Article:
Author: Mike Halford


Report: Ex-Oilers coach Eakins interviewed for WHL Vancouver gig


The Vancouver Giants are talking to some pretty high-profile candidates for their bench boss job.

Having already interviewed former Buffalo head coach Ted Nolan, the Giants have also reportedly (per News 1130) spoken with Dallas Eakins, who was fired from Edmonton midway through last season.

Eakins, 48, has never coached at the junior level before, moving directly to the American League following the end of his playing career. He spent seven seasons in the Toronto organization — as both an assistant with the Leafs and a head coach of the Marlies — before taking the Oilers gig in 2013.

To call Eakins’ tenure in Edmonton a disappointment would be a major understatement. The club went 36-63-14 on his watch, missing the playoffs in ’14 while winning just seven times in 31 games this year before Eakins was (somewhat mercifully) dismissed in December.

As far as WHL gigs go, Vancouver is one of the more prominent franchises. The team plays in one of the largest cities on the circuit and has employed two former NHL head coaches, Don Hay and Claude Noel.

Boudreau mulls line changes ahead of Game 7

Bruce Boudreau

Though he wouldn’t commit to anything, Ducks head coach Bruce Boudreau is contemplaing mixing up his bottom-six forward group for tomorrow’s Game 7 of the Western Conference Final against Chicago.

Right winger Kyle Palmieri — who has spent most of this series on a line with Andrew Cogliano and Nate Thompson — was replaced by Jiri Sekac on the third line, moving Palmieri onto the fourth with Rickard Rakell and Tomas Fleischmann. Fleischmann had taken the place of Emerson Etem on the bottom line, which has happened on a few occasions this postseason (including Game 5 of this series).

The moves were a chemistry test, according to Boudreau, who suggested he might use these new units as Anaheim looks to advance to the Stanley Cup Final for the first time in eight years.

“I wanted to see it in practice today,” Boudreau said, per “We tried that a little bit. I wanted to make sure that if that’s the route we’re going to go, then I wanted to see if they at least had sort of some good chemistry together. We talked about it and we’ll talk about it again [Saturday] morning.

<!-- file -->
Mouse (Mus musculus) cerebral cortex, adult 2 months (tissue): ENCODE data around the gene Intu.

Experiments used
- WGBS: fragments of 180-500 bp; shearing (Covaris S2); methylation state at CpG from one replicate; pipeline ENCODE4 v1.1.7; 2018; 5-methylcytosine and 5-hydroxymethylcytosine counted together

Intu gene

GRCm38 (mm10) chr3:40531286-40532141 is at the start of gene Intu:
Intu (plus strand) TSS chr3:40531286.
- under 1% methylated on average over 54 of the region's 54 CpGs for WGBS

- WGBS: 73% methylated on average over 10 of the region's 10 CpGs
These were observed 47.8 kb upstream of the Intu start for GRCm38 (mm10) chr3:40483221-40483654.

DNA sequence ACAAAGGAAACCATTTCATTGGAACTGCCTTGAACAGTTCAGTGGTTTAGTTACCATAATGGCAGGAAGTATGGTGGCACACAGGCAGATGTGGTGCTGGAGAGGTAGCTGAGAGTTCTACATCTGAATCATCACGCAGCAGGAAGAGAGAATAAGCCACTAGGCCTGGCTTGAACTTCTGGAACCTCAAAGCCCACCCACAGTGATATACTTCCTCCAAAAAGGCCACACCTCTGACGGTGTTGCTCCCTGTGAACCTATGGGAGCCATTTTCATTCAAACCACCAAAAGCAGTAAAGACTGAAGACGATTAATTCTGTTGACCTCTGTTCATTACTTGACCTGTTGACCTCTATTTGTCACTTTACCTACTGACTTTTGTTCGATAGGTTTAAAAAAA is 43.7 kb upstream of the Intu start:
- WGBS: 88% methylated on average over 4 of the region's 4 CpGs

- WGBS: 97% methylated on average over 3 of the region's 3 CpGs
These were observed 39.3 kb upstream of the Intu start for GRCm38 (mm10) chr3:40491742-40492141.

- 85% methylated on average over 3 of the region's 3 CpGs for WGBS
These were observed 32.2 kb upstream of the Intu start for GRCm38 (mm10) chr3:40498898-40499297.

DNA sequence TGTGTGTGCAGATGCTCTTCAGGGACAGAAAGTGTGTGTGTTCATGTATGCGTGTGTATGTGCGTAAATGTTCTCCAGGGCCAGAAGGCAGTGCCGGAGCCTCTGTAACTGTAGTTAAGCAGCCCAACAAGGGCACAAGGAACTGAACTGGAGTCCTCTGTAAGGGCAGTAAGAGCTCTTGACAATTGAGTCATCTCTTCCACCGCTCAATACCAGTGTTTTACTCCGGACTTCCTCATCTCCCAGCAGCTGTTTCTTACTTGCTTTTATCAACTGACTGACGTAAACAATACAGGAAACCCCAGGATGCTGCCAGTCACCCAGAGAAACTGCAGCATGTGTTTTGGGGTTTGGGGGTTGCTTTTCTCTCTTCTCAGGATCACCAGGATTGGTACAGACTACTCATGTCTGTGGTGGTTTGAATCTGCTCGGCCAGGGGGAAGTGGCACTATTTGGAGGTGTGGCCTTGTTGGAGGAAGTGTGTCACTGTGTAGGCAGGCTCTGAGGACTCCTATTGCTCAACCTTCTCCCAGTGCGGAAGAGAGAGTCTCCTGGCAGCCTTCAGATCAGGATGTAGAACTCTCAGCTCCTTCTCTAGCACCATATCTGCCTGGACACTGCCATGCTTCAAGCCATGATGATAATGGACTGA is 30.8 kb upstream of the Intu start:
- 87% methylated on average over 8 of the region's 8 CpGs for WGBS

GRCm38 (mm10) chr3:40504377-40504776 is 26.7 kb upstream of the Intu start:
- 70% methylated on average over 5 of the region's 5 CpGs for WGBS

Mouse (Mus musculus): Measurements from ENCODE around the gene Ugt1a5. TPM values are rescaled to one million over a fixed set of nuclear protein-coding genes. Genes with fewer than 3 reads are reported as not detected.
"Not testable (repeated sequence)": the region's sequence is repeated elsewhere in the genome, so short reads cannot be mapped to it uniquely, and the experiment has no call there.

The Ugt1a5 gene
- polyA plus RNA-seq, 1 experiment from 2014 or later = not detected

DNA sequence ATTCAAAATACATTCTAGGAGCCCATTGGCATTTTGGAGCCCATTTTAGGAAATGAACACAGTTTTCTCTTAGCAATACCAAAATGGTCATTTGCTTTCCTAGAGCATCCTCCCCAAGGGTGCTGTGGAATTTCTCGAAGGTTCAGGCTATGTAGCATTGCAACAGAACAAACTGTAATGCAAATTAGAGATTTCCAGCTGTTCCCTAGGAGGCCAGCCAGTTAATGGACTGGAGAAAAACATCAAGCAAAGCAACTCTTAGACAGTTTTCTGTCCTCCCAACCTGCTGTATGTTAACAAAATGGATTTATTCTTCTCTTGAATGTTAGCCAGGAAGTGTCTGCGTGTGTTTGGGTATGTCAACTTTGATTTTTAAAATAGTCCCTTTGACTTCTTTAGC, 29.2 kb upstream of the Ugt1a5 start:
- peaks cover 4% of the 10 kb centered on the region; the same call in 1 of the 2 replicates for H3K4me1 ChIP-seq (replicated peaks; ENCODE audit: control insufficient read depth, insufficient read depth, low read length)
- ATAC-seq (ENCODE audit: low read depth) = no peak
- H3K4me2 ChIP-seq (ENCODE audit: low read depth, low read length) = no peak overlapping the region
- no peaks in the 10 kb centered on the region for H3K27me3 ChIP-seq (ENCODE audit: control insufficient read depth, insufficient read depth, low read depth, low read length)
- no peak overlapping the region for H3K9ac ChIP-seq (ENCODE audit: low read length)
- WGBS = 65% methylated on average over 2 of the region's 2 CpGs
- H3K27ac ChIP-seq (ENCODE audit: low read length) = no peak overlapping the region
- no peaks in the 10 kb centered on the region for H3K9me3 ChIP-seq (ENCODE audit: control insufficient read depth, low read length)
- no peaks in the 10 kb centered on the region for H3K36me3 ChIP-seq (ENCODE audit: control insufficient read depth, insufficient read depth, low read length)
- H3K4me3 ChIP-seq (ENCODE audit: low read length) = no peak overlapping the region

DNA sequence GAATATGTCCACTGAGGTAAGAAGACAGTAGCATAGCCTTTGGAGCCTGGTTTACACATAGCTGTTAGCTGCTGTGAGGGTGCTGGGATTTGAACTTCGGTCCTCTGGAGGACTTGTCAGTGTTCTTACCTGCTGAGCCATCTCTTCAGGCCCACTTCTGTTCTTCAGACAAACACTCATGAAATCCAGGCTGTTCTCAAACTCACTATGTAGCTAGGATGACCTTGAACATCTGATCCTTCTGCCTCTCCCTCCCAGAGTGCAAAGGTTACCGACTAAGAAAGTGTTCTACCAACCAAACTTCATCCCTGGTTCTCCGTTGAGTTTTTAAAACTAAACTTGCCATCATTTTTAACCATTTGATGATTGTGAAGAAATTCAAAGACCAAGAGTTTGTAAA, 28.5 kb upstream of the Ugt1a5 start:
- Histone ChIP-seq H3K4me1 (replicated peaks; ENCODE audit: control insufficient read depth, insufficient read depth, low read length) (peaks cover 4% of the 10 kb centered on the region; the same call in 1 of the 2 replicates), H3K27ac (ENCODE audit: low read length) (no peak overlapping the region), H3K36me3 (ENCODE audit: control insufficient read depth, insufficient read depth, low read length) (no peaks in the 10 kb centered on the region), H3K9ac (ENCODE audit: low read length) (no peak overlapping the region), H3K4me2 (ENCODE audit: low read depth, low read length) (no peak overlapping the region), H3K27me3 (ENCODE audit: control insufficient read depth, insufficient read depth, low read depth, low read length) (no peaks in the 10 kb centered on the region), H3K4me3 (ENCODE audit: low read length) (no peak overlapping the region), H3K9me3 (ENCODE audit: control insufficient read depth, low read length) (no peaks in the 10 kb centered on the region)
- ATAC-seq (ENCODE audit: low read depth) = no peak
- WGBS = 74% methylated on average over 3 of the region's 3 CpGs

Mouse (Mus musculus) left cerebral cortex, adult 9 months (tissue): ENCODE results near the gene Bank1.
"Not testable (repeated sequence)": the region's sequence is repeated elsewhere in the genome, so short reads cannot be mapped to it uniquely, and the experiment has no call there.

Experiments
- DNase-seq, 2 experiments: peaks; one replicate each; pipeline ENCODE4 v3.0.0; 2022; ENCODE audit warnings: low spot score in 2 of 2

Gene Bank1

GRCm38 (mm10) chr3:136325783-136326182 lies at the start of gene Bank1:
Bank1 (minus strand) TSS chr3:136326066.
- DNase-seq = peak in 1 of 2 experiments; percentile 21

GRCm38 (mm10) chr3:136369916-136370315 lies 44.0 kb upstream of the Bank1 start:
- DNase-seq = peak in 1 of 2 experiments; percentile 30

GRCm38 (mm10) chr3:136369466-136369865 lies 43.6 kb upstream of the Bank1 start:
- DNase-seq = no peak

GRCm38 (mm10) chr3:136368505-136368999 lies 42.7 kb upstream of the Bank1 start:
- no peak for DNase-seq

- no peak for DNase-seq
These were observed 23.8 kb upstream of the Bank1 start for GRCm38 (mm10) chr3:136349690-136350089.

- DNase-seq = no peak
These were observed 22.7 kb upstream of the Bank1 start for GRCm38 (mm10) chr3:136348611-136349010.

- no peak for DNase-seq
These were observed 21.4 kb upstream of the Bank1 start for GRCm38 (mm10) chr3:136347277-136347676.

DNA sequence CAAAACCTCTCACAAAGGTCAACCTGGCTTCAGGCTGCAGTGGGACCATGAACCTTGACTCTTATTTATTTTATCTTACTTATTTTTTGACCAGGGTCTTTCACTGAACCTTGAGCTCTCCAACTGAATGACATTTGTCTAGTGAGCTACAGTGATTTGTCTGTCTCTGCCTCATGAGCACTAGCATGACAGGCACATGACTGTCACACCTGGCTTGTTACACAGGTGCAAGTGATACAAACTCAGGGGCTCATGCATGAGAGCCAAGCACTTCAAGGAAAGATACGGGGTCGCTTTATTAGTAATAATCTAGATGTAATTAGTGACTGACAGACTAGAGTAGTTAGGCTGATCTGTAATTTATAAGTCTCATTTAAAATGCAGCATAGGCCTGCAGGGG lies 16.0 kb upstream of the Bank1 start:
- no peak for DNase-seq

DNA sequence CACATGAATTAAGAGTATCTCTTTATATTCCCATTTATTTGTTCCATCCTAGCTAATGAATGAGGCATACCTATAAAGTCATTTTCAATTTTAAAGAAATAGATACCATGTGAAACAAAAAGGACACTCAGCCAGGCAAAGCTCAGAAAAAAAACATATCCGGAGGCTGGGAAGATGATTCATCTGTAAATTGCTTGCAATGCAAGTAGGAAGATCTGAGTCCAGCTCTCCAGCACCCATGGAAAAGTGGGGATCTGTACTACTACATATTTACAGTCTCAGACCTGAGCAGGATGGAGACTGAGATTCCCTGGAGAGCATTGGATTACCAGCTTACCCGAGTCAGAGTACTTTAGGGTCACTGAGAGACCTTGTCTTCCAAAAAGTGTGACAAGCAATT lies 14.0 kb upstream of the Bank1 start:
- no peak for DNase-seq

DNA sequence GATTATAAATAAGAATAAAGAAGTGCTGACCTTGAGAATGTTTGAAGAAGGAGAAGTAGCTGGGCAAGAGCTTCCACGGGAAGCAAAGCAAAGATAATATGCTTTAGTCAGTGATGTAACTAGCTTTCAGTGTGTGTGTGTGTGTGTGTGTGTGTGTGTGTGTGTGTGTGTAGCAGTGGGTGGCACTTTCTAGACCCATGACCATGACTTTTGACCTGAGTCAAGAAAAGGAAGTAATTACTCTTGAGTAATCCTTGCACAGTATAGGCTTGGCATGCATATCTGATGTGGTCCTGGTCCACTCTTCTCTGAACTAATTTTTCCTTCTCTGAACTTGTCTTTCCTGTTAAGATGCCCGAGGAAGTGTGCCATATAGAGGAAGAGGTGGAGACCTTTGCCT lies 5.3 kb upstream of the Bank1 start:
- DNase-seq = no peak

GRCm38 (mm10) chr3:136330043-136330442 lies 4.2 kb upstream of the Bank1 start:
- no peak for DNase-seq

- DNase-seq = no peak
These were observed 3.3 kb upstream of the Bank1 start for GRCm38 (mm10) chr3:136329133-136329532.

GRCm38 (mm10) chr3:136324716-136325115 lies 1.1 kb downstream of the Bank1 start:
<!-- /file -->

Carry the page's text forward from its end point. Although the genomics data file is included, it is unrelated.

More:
“By no means are those set in stone, those lines today.”

Panthers leading goalscorer Bjugstad (back surgery) ‘feeling 100 percent’


For the most part, this was a tremendous year for Nick Bjugstad, who scored a career-high 24 goals and inked a six-year, $24.6 million extension.

The only downer was the way it ended.

In late March, Bjugstad underwent season-ending back surgery, a procedure that kept him out of Florida’s playoff push and from representing Team USA at the World Hockey Championships.

Thankfully for Bjugstad and the Panthers, recovery is going well.

“Basically, I’m feeling 100 percent,” Bjugstad said this week, per the Panthers website. “I don’t feel any tingling or soreness in my back. They just have to remind me all the time that you can’t rush it, you can’t overdo it right now.

“Just trying to get back into shape which is nice. I feel like I could play a game right now, but obviously they’re not letting me get to that extent.”

The club’s first-round pick (19th overall) at the 2010 NHL Entry Draft, Bjugstad has been rock solid for the Panthers sign becoming a regular last season, in what was his rookie campaign; the University of Minnesota product led the Panthers in points, with 38, and finished 13th in Calder voting.

This year, Bjugstad proved a quality scorer at even strength — his 17 goals put him on par with the likes of Ryan Johansen, Jeff Carter and Phil Kessel — and averaged a career-high 16:35 TOI under new head coach Gerard Gallant, while gaining invaluable experience from playing alongside veterans like captain Willie Mitchell and future Hall of Famer Jaromir Jagr, who joined the team at the trade deadline.

“Obviously a big help from the older guys, the team was a whole different dynamic, as far as leadership,” Bjugstad explained. “Who we had playing, we had a lot of winners, Stanley Cup winners on the team. It changed the whole morale and attitude of the team.

“It was good learning a lot from those older guys, they’re all really good with the younger guys. It did nothing but help me this year.”